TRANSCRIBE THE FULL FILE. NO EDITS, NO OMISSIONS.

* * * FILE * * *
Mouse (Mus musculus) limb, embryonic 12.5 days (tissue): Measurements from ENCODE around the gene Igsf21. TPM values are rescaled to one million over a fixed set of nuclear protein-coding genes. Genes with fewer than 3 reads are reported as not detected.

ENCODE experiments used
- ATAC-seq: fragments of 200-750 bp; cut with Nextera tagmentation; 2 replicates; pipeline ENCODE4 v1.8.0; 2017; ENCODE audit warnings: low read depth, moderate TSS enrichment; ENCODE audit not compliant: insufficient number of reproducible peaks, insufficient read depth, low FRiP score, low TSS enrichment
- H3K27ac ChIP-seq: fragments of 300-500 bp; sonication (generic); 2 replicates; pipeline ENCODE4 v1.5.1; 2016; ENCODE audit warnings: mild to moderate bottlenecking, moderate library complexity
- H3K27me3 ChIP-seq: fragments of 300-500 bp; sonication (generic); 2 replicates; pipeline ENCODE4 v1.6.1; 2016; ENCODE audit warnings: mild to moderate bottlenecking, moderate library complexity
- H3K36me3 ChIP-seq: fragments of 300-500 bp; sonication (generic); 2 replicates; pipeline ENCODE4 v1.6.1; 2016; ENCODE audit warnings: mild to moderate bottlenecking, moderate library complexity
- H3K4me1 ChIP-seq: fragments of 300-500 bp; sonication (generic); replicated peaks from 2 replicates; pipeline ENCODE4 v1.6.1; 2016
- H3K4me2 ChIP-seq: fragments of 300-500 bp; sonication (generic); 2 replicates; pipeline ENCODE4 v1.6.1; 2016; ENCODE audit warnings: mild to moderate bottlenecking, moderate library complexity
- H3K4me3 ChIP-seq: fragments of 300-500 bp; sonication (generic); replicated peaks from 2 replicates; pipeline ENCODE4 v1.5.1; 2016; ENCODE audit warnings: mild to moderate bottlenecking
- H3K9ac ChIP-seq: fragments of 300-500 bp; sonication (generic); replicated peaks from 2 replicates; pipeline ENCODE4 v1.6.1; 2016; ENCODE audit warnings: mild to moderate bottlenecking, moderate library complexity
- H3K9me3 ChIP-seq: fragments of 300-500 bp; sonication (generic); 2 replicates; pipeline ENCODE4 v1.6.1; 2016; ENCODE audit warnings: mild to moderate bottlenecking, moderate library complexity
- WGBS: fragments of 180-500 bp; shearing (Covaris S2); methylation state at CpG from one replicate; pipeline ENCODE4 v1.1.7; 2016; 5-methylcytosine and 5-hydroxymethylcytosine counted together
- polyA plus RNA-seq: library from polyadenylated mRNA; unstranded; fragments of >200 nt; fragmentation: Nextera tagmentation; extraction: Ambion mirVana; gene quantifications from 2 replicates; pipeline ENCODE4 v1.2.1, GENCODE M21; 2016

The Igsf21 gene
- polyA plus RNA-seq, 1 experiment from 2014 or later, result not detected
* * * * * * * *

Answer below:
Mouse (Mus musculus) limb, embryonic 12.5 days (tissue): Measurements from ENCODE around the gene Igsf21. TPM values are rescaled to one million over a fixed set of nuclear protein-coding genes. Genes with fewer than 3 reads are reported as not detected.

ENCODE experiments used
- ATAC-seq: fragments of 200-750 bp; cut with Nextera tagmentation; 2 replicates; pipeline ENCODE4 v1.8.0; 2017; ENCODE audit warnings: low read depth, moderate TSS enrichment; ENCODE audit not compliant: insufficient number of reproducible peaks, insufficient read depth, low FRiP score, low TSS enrichment
- H3K27ac ChIP-seq: fragments of 300-500 bp; sonication (generic); 2 replicates; pipeline ENCODE4 v1.5.1; 2016; ENCODE audit warnings: mild to moderate bottlenecking, moderate library complexity
- H3K27me3 ChIP-seq: fragments of 300-500 bp; sonication (generic); 2 replicates; pipeline ENCODE4 v1.6.1; 2016; ENCODE audit warnings: mild to moderate bottlenecking, moderate library complexity
- H3K36me3 ChIP-seq: fragments of 300-500 bp; sonication (generic); 2 replicates; pipeline ENCODE4 v1.6.1; 2016; ENCODE audit warnings: mild to moderate bottlenecking, moderate library complexity
- H3K4me1 ChIP-seq: fragments of 300-500 bp; sonication (generic); replicated peaks from 2 replicates; pipeline ENCODE4 v1.6.1; 2016
- H3K4me2 ChIP-seq: fragments of 300-500 bp; sonication (generic); 2 replicates; pipeline ENCODE4 v1.6.1; 2016; ENCODE audit warnings: mild to moderate bottlenecking, moderate library complexity
- H3K4me3 ChIP-seq: fragments of 300-500 bp; sonication (generic); replicated peaks from 2 replicates; pipeline ENCODE4 v1.5.1; 2016; ENCODE audit warnings: mild to moderate bottlenecking
- H3K9ac ChIP-seq: fragments of 300-500 bp; sonication (generic); replicated peaks from 2 replicates; pipeline ENCODE4 v1.6.1; 2016; ENCODE audit warnings: mild to moderate bottlenecking, moderate library complexity
- H3K9me3 ChIP-seq: fragments of 300-500 bp; sonication (generic); 2 replicates; pipeline ENCODE4 v1.6.1; 2016; ENCODE audit warnings: mild to moderate bottlenecking, moderate library complexity
- WGBS: fragments of 180-500 bp; shearing (Covaris S2); methylation state at CpG from one replicate; pipeline ENCODE4 v1.1.7; 2016; 5-methylcytosine and 5-hydroxymethylcytosine counted together
- polyA plus RNA-seq: library from polyadenylated mRNA; unstranded; fragments of >200 nt; fragmentation: Nextera tagmentation; extraction: Ambion mirVana; gene quantifications from 2 replicates; pipeline ENCODE4 v1.2.1, GENCODE M21; 2016

The Igsf21 gene
- polyA plus RNA-seq, 1 experiment from 2014 or later, result not detected